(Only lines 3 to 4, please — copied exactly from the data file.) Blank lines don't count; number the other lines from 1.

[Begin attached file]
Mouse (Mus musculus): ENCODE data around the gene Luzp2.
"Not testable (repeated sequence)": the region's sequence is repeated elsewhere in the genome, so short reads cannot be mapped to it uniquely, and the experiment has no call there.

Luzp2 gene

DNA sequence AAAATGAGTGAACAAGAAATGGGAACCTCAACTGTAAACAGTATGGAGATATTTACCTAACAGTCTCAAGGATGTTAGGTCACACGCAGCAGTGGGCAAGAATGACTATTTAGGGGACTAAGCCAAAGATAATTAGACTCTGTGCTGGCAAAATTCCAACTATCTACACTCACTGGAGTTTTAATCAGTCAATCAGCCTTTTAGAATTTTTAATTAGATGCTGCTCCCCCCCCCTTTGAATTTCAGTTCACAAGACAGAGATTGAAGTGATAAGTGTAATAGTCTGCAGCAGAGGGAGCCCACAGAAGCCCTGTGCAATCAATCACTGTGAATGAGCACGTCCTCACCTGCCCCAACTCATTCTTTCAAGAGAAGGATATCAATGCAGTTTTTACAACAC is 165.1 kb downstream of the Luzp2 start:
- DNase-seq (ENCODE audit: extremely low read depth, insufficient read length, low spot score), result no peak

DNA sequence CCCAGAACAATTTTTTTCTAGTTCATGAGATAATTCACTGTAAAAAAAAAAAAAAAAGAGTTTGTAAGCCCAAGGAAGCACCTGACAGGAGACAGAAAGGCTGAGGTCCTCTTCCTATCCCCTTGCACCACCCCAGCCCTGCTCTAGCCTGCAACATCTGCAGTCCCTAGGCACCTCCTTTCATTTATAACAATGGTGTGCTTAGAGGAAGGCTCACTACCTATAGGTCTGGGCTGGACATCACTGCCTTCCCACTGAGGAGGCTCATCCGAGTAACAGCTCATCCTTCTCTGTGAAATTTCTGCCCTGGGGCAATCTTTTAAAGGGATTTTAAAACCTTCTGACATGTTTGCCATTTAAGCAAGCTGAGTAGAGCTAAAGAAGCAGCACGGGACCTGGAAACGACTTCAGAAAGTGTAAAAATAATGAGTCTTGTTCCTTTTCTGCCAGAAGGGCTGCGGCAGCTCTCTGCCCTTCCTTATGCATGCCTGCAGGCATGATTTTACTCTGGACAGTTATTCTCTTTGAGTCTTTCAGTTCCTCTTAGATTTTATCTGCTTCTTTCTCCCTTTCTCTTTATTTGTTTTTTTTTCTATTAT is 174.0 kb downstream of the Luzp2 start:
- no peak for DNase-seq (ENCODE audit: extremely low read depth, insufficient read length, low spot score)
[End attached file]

Luzp2 gene

DNA sequence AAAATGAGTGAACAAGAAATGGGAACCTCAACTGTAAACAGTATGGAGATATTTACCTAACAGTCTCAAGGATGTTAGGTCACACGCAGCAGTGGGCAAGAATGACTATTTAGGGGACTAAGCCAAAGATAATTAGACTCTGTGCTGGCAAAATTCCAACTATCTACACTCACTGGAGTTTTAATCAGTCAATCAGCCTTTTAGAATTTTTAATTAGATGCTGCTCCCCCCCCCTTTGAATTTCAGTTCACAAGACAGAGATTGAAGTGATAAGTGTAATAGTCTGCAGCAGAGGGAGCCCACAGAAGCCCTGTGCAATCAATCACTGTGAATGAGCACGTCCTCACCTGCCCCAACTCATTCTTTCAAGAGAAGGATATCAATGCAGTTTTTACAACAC is 165.1 kb downstream of the Luzp2 start: